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Investments you'll never need!

- Alan Lavine and Gail Liberman

One of our favorite personal finance primers is, "The Only Investment Guide You'll Ever Need (Harvest Books)" by Andrew Tobias.

This fun-to-read book truly tells it like it is when it comes to your money.But there are a whole lot of investments you'll likely never need. Here's our personal list.

Anything you have to feed. Examples: Racehorses and greyhounds. Put your money into these, and it had better be because you enjoy it! Don't expect big profits from siring a Kentucky Derby winner. Animals get sick, injured and require tons of care. Your chances of owning a winner are about one in one million.

Hot stocks. The general rule on stocks is if they don't go up, don't buy them. But because you don't have this knowledge ahead of time, you're generally better off staying clear of heavily hyped individual stock picks. Buy on rumor and sell on news, and you can lose your shirt. There are exceptions to every rule--as Las Vegas gamblers can testify. But no one can time the stock market with any success over the long term. Just ask all the day traders who lost a fortune in the tech stock crash of 2000!

Junk bonds or high-yield bonds. These bonds are issued by companies with poor credit ratings of less than BBB by Standard & Poor's. If you invest in high-yield bonds, at least consider a mutual fund or exchange traded fund, so that you own lots of issuers. This way, if some of the bonds default, your investment is not wiped out. In periods of economic recession, junk bond funds have lost 20 percent or more, according to Morningstar Inc., Chicago.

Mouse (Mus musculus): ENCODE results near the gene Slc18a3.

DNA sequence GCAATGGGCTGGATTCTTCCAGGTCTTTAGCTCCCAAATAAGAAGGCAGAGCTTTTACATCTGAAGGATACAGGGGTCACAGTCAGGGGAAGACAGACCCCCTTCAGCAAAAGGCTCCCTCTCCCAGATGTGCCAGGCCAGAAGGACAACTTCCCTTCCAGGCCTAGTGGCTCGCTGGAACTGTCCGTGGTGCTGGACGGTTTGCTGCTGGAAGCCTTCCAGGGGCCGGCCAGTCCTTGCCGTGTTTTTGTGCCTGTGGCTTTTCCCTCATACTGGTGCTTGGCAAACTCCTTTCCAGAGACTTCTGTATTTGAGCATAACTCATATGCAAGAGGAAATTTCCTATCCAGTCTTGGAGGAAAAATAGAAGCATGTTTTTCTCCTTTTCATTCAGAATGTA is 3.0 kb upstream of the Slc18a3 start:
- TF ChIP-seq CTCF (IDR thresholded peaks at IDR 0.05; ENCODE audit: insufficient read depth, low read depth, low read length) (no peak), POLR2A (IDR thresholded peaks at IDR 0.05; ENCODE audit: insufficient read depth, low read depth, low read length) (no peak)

No-money-down real estate. The only people making money on this scheme are the ones who run seminars and publish books on the subject. As many currently are starting to learn the hard way, no-money-down real estate can backfire when the real estate market heads south and you need to sell.

Collectibles. Don't get us wrong. These are fun to own, and interesting to look at. But don't buy them to make fat profits unless you're an antique expert. Try selling this stuff. If you're lucky, you'll get back what you paid for it.

There are a couple of other investments that come close to making our list. But in certain cases, they may have some redeeming value.

Take one of the most costly financial services--life insurance. This typically is a bad investment, when you consider commissions, mortality and expense charges, administrative charges and any premium taxes. On the other hand, it could be worth it in certain cases if you buy just enough--not as an investment, but to protect your loved ones when you are not around.

Variable annuities let you invest tax-deferred in securities, but guarantee that when you die, your heirs will get the greater of the market value or your original investment. The problem: These investments charge fees of more than 2 percent annually. They also charge back-end surrender fees if you cash out early. Plus, many annuities restrict your investments. Some even require that you invest for at least 10 years before they'll guarantee your principal.

One other major drawback: You'll owe ordinary income taxes--which can run as high as 35 percent--on your profits when you cash out your variable annuity. By contrast, invest in stocks for more than one year, and you'll only owe capital gains taxes on just 15 percent of your profits.

Having said that, there are, if you shop around, some deferred variable annuities with lower fees that could be worth it if you've already maxed out on other tax-advantaged retirement accounts.

In fact, we have one of the lowest-cost deferred variable annuities, which we expect, down the road, will help provide us periodic income for life.


Spouses Gail Liberman and Alan Lavine are syndicated columnists. Their latest book is "Rags to Retirement (Alpha Books)." You can e-mail them at MWliblav@aol.com.

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